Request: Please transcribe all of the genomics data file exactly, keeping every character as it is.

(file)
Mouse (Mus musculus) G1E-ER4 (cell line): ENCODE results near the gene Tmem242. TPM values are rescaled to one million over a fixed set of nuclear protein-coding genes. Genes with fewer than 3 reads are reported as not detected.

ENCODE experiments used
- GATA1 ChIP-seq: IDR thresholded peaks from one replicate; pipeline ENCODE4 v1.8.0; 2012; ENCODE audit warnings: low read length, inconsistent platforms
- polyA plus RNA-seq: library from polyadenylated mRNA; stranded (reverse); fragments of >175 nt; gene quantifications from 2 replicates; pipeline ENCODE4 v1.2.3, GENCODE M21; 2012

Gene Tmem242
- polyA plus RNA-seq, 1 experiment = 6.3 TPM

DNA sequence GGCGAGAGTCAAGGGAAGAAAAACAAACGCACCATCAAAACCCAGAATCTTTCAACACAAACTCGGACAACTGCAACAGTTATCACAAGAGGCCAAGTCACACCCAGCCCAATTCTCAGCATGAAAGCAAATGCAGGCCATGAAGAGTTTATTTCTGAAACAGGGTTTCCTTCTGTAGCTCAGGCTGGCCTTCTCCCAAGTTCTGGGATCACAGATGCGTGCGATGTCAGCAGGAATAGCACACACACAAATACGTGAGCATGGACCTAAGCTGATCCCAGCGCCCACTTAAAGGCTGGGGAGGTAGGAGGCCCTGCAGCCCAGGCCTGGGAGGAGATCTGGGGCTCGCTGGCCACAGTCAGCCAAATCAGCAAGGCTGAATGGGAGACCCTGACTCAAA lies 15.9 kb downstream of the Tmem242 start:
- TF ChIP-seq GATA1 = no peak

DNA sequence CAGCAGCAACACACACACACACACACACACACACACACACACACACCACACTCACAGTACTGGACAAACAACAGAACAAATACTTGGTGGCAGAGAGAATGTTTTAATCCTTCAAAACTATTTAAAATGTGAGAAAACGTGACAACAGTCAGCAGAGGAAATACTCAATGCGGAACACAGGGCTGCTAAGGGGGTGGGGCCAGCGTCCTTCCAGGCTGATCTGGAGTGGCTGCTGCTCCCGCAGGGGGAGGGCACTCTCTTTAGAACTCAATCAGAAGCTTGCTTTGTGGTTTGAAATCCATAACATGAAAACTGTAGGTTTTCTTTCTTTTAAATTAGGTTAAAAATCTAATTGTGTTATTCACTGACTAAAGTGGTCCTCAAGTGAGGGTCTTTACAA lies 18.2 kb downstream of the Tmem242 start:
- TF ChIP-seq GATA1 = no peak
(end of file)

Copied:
Mouse (Mus musculus) G1E-ER4 (cell line): ENCODE results near the gene Tmem242. TPM values are rescaled to one million over a fixed set of nuclear protein-coding genes. Genes with fewer than 3 reads are reported as not detected.

ENCODE experiments used
- GATA1 ChIP-seq: IDR thresholded peaks from one replicate; pipeline ENCODE4 v1.8.0; 2012; ENCODE audit warnings: low read length, inconsistent platforms
- polyA plus RNA-seq: library from polyadenylated mRNA; stranded (reverse); fragments of >175 nt; gene quantifications from 2 replicates; pipeline ENCODE4 v1.2.3, GENCODE M21; 2012

Gene Tmem242
- polyA plus RNA-seq, 1 experiment = 6.3 TPM

DNA sequence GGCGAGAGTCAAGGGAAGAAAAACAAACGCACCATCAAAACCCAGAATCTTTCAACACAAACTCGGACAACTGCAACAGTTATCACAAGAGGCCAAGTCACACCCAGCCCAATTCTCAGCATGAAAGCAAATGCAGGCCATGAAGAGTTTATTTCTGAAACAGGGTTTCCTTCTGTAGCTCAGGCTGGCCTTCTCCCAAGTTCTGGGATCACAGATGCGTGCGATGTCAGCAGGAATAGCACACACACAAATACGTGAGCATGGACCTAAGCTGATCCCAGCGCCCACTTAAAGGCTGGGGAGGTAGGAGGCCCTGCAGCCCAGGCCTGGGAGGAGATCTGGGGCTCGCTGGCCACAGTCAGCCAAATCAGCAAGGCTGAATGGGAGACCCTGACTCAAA lies 15.9 kb downstream of the Tmem242 start:
- TF ChIP-seq GATA1 = no peak

DNA sequence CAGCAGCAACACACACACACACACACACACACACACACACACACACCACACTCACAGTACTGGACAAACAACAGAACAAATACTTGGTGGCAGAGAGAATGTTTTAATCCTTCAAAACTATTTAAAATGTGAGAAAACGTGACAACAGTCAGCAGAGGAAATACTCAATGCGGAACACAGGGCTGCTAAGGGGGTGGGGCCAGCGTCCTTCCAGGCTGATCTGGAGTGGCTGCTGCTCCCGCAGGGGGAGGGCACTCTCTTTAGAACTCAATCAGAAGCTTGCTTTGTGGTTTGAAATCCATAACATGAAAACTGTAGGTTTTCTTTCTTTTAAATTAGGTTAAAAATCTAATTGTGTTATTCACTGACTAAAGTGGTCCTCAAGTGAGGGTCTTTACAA lies 18.2 kb downstream of the Tmem242 start:
- TF ChIP-seq GATA1 = no peak